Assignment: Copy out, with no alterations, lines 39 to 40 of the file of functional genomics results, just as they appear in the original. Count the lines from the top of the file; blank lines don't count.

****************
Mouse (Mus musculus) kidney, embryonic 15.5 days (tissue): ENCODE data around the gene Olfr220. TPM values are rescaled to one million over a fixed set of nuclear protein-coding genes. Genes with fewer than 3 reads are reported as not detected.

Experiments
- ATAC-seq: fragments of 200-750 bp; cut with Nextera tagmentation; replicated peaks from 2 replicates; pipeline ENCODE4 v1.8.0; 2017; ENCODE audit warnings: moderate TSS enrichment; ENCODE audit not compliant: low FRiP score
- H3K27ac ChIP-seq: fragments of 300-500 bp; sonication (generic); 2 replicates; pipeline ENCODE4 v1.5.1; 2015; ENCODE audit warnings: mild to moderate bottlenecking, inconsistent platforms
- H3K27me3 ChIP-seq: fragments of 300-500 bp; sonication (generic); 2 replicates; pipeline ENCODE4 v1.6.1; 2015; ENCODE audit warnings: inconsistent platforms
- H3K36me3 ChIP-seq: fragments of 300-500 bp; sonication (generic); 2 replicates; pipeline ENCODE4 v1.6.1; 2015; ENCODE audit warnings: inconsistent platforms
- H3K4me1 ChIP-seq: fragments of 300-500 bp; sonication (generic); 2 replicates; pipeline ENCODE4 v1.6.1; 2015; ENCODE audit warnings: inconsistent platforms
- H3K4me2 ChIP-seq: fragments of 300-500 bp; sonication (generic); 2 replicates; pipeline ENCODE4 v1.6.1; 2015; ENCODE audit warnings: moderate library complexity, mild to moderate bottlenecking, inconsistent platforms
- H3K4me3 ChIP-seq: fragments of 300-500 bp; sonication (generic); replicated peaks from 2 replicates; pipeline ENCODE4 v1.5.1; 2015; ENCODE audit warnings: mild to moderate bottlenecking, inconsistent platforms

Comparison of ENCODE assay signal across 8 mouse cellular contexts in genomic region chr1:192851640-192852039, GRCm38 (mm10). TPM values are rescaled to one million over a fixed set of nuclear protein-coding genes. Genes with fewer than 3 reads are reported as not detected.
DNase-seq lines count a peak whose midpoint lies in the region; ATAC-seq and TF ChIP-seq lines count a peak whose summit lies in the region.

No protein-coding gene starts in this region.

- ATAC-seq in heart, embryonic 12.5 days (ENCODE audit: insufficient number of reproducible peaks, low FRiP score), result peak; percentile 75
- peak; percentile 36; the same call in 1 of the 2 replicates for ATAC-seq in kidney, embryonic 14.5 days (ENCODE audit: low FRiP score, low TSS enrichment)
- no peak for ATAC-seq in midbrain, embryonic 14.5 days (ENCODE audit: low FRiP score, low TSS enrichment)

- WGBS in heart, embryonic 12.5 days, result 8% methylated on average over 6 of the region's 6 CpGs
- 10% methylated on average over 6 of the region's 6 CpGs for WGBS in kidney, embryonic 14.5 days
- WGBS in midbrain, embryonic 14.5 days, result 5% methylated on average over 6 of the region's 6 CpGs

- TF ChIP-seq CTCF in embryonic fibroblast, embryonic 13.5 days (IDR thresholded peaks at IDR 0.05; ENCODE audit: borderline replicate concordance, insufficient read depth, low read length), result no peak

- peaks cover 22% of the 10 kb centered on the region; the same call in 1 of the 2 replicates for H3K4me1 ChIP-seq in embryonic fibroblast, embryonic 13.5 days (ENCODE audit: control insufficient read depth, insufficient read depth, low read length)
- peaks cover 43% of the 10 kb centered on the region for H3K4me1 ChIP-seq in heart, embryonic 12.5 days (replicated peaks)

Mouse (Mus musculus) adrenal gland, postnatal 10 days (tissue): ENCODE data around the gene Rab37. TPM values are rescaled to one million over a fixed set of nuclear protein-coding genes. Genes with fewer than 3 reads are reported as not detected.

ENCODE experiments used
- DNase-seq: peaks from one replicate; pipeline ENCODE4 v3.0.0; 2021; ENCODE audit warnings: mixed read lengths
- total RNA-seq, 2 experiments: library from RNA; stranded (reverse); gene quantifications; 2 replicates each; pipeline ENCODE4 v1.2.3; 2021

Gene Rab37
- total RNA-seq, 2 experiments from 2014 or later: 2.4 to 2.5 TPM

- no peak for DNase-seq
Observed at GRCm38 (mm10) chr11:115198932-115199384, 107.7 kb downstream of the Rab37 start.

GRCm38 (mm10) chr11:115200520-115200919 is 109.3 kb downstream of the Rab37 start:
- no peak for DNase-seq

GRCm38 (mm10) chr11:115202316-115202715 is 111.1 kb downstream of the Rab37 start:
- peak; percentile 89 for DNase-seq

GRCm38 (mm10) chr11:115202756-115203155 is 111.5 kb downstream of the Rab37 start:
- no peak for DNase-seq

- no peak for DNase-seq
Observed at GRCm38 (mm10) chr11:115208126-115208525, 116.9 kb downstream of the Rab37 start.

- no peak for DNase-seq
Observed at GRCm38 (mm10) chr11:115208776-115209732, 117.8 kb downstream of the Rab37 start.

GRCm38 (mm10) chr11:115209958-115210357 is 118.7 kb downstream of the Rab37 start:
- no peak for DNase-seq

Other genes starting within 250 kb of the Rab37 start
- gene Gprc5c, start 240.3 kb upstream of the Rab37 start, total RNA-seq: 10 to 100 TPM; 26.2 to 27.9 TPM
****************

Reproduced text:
Observed at GRCm38 (mm10) chr11:115208776-115209732, 117.8 kb downstream of the Rab37 start.

GRCm38 (mm10) chr11:115209958-115210357 is 118.7 kb downstream of the Rab37 start: